Sorrows are the rags of old clothes and jackets that serve to cover, and then are taken off. That undressing, and the beautiful naked body underneath, is the sweetness that comes after grief. ~Rumi
I sat by my mother’s bedside as she lay dying of cancer. It was a late day in June and the scorching pink and purple sunset blasted into the twenty-something floor of the hospital window that overlooked the city. She was restless and agitated, frustrated by being confined to both the bed and her failing body. I asked her if she wanted to go outside and she nodded. She was no longer capable of verbal communication. I picked her tiny body up, put her in a wheelchair and wrapped her in blankets despite the heat outside. I wheeled her down the hall and out to the rooftop garden that had an incredible view of the bustling, pulsing city below. It was only the two of us.
We sat in silence, side by side, for a few moments and then I began to ask her questions I knew she could not answer, just to fill the quiet space. “Are you cold?” No answer. “Are you hungry?” No answer. “Do you like the sunset?” No answer. In exhaustion, sadness and anger, I broke down. “Can you ever hear me? Do you even know what’s going on right now? Do you care that I’m talking to you?” This time she answered, but did not any words. Without turning her head from the view, she reached over, grabbed my hand, put it in hers and wrapped it under the blanket that was in her lap. I was ashamed that I had doubted her. Of course she knew. This was the last encounter with my mother I remember having before she died a few days later.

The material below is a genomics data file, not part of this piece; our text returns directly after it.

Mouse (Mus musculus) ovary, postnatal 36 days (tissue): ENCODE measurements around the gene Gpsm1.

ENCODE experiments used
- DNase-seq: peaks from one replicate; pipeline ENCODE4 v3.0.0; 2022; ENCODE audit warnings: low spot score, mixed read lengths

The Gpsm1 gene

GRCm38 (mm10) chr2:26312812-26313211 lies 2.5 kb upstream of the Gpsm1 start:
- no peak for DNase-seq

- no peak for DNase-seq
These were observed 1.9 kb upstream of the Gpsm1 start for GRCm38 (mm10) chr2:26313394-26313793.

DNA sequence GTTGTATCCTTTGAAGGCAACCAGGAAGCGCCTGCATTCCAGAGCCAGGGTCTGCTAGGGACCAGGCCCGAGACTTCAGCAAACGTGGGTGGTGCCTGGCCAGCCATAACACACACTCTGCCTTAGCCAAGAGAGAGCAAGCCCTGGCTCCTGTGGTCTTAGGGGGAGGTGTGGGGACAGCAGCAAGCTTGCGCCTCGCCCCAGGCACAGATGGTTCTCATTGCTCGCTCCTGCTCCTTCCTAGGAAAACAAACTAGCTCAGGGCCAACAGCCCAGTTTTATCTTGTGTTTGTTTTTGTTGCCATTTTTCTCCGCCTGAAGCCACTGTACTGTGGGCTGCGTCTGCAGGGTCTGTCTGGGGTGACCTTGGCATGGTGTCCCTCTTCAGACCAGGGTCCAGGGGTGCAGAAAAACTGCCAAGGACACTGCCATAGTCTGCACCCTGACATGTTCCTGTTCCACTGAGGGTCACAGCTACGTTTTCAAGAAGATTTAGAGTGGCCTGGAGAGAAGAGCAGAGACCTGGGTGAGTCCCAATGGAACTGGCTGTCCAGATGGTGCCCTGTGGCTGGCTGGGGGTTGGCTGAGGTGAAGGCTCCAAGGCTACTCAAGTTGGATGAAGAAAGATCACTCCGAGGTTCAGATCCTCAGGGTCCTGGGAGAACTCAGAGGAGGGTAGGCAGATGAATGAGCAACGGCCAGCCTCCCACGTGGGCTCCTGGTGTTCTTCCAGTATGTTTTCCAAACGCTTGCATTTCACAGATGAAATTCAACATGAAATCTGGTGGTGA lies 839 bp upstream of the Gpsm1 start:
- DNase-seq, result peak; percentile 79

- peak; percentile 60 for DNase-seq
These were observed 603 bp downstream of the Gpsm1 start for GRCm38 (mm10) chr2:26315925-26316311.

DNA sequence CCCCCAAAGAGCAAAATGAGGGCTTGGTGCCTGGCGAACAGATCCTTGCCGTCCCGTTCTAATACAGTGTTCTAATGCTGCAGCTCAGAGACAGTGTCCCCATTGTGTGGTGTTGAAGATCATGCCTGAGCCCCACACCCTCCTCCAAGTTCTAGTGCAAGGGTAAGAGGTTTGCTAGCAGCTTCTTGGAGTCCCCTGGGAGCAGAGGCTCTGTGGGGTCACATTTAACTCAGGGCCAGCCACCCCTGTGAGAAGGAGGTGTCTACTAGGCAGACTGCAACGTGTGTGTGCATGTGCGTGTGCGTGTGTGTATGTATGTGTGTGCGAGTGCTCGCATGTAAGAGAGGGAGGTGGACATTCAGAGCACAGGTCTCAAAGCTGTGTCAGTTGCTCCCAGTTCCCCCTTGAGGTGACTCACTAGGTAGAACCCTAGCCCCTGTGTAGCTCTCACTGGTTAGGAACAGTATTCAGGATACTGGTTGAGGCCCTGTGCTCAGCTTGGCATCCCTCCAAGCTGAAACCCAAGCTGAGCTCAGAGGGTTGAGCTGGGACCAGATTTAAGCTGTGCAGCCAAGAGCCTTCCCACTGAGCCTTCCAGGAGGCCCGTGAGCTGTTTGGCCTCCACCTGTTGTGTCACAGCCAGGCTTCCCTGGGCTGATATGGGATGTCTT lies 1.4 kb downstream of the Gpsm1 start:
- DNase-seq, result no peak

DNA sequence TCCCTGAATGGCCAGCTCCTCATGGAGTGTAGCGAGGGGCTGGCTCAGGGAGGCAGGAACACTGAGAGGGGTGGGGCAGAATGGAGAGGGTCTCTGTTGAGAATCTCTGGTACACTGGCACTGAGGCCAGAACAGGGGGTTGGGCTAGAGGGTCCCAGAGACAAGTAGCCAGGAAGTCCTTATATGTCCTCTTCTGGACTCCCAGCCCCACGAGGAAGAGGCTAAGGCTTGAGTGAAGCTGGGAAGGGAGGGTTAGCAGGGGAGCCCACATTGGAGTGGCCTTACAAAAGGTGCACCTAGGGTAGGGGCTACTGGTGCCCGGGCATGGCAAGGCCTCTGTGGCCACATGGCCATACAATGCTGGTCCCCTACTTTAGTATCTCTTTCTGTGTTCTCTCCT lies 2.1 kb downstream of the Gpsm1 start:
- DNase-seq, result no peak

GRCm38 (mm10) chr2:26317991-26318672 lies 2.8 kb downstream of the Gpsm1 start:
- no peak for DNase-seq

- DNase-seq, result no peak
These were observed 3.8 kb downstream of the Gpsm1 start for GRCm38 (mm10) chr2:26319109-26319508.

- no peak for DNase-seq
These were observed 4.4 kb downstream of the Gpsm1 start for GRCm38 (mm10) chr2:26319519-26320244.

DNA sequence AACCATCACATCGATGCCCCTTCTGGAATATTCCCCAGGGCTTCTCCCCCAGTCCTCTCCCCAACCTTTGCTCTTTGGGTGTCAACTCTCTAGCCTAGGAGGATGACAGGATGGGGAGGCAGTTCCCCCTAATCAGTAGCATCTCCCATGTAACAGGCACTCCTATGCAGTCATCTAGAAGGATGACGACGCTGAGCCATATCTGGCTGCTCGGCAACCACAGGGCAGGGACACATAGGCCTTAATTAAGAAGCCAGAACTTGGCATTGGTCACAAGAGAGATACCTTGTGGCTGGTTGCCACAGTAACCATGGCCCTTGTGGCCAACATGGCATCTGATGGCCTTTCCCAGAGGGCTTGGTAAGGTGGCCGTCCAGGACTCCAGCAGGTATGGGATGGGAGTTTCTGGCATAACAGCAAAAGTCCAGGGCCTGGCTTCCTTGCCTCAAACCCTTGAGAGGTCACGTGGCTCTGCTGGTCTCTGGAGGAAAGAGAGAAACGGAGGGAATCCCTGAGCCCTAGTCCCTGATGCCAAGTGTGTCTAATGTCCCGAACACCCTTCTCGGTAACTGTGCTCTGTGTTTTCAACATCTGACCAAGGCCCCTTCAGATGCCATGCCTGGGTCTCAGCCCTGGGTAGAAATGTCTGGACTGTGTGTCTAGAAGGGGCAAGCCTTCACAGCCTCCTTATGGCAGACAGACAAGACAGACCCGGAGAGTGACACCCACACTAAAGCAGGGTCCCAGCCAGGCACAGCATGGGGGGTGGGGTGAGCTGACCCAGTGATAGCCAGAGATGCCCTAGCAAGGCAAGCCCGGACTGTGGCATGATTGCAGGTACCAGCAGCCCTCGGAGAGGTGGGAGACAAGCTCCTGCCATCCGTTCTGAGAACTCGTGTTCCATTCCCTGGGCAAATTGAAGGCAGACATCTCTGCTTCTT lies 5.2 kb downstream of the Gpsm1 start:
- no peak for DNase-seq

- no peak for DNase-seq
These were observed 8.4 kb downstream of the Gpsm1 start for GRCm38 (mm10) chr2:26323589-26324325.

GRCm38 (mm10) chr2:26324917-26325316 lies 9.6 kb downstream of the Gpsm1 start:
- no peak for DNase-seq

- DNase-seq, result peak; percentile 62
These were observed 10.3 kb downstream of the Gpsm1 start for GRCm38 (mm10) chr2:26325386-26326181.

Four years later, I am able to write this. The immediate, searing pain of witnessing such a loss has subsided and has turned into some sort of scar that I carry around under my shirt – something that no one can see unless they get really close. I am now able to share the things I have learned about life in witnessing my mother’s life and her subsequent death.
Never be too proud to dance.
Often while cooking in the kitchen, a favorite song of hers would come on, like the bluesy ‘Wang Wang Blues’ from the English Patient soundtrack and she would grab me (often reluctantly because I was a “really cool” teenager), kick her heels off and swing me around the kitchen. Inevitably, the pot would boil over, which she would run over to with a dishtowel over her shoulder and mumble, “Oh, Christ!” under her breath while wiping it up, laugh and then go back to swinging me around the kitchen. I rolled my eyes and groaned, but secretly I loved every minute of it.
Sometimes it’s okay to eat an omelet for dinner.
After my Dad left my mother, she received her college degree, then her masters and became a counseling psychologist on top of being a mother to five girls and a devoted friend. At the end of the day, the last thing she wanted to do was cook a goddamn gourmet dinner. Omelet it often was. I’m fine. My growth is not stunted and I have all my teeth.
Take pride in how you look, without being vain.